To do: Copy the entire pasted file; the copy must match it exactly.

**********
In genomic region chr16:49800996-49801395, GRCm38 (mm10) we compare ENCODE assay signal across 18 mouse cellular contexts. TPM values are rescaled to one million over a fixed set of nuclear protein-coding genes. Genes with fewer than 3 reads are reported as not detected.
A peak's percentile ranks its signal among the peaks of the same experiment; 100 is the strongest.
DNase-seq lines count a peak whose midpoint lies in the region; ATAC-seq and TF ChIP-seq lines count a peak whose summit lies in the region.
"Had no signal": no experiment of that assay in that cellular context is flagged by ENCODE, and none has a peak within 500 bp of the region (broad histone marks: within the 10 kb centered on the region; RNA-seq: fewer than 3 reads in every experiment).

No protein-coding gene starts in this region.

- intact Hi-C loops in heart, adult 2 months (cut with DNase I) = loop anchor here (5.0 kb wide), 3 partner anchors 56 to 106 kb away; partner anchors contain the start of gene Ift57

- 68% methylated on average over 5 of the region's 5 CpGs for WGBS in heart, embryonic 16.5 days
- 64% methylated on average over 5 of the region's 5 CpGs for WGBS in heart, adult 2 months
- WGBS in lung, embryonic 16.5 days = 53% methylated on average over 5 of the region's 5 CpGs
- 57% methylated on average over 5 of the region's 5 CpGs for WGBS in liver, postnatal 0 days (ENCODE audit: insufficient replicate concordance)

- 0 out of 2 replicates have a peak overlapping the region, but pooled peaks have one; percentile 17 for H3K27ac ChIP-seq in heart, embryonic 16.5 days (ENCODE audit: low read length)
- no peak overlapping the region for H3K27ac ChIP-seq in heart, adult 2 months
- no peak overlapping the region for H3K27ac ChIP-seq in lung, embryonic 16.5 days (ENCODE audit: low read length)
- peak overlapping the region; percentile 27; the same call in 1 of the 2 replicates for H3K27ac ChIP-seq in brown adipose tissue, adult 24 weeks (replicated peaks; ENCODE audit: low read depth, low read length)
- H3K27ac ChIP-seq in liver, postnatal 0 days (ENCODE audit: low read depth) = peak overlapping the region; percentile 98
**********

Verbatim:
In genomic region chr16:49800996-49801395, GRCm38 (mm10) we compare ENCODE assay signal across 18 mouse cellular contexts. TPM values are rescaled to one million over a fixed set of nuclear protein-coding genes. Genes with fewer than 3 reads are reported as not detected.
A peak's percentile ranks its signal among the peaks of the same experiment; 100 is the strongest.
DNase-seq lines count a peak whose midpoint lies in the region; ATAC-seq and TF ChIP-seq lines count a peak whose summit lies in the region.
"Had no signal": no experiment of that assay in that cellular context is flagged by ENCODE, and none has a peak within 500 bp of the region (broad histone marks: within the 10 kb centered on the region; RNA-seq: fewer than 3 reads in every experiment).

No protein-coding gene starts in this region.

- intact Hi-C loops in heart, adult 2 months (cut with DNase I) = loop anchor here (5.0 kb wide), 3 partner anchors 56 to 106 kb away; partner anchors contain the start of gene Ift57

- 68% methylated on average over 5 of the region's 5 CpGs for WGBS in heart, embryonic 16.5 days
- 64% methylated on average over 5 of the region's 5 CpGs for WGBS in heart, adult 2 months
- WGBS in lung, embryonic 16.5 days = 53% methylated on average over 5 of the region's 5 CpGs
- 57% methylated on average over 5 of the region's 5 CpGs for WGBS in liver, postnatal 0 days (ENCODE audit: insufficient replicate concordance)

- 0 out of 2 replicates have a peak overlapping the region, but pooled peaks have one; percentile 17 for H3K27ac ChIP-seq in heart, embryonic 16.5 days (ENCODE audit: low read length)
- no peak overlapping the region for H3K27ac ChIP-seq in heart, adult 2 months
- no peak overlapping the region for H3K27ac ChIP-seq in lung, embryonic 16.5 days (ENCODE audit: low read length)
- peak overlapping the region; percentile 27; the same call in 1 of the 2 replicates for H3K27ac ChIP-seq in brown adipose tissue, adult 24 weeks (replicated peaks; ENCODE audit: low read depth, low read length)
- H3K27ac ChIP-seq in liver, postnatal 0 days (ENCODE audit: low read depth) = peak overlapping the region; percentile 98